The poet William Wordsworth (1770 - 1850) believes that every human being is a sojourner in the mortal world, whereas his real home being heaven. In fact, the poet starts with the major premise that men descend form God. To Wordsworth, God was everywhere manifest in the harmony of nature, and he felt deeply the kinship between nature and the soul of humankind. Man has his soul which knows no decay and destruction. But as one is born, one begins to be confined within the flesh. The soul, bound in his body, can not liberate in his infancy. He trails the clouds of glory, the glory of heaven from which he emanates: "Our birth is but a sleep and a forgetting:
The Soul that rises with us, our life's Star,
Hath had elsewhere its setting,
And cometh from afar:
Not in entire forgetfulness,
And not in utter nakedness,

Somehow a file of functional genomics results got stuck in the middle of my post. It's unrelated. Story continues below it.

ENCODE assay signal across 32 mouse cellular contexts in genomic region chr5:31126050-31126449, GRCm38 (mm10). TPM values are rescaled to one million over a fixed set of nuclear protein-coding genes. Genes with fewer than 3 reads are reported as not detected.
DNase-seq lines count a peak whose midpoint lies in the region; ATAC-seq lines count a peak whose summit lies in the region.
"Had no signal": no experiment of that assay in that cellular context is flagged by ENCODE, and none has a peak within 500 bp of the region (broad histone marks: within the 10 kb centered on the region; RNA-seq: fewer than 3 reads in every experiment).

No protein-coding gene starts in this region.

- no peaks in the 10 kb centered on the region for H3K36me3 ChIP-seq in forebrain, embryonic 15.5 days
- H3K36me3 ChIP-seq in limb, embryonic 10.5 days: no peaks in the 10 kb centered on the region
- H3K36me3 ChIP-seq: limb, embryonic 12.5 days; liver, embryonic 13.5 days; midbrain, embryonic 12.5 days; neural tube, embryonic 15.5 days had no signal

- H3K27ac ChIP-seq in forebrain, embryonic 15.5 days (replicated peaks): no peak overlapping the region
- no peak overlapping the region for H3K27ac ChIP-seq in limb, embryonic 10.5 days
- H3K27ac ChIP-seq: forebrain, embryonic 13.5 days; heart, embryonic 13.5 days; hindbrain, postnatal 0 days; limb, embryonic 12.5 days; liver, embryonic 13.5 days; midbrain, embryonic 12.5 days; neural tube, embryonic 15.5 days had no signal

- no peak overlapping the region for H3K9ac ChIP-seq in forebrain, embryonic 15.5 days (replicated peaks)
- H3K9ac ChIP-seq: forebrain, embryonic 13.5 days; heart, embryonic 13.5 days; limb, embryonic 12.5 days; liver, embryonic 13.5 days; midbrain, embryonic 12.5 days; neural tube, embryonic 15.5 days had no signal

But trailing clouds of glory do we come
From God, who is our home."
Of course, as he grows up, he seems to keep away more and more from the radiance of his original home: “Shades of the prison house being to clear Upon the growing Boy..”
Nevertheless, he still visualizes the divine light and luster and that makes him filled with joy.
The poet is quite an old man. He recollects the experiences of his childhood. When he was a child, he was as if a sun smiling in the east. But that he is now bent with age, he seems to be a sun on the wane in the west.Though the poet stands far away from east and looks rather pale, the celestial light of heaven is perceived by him faintly. : “The youth, who daily farther from the east
Must trail, still in Nature’s priest,
And by the vision splendid,
Is on his way attended.”
The fact is that to grow in age is to have one’s bond with heaven appears to be one of oblivion – “Our birth is but a sleep and a forgetting.” At this, point the poet refers to a boy of six. Probably he is Heartley, Coleridge’s son. It is in the boy that the poet discovers his own...
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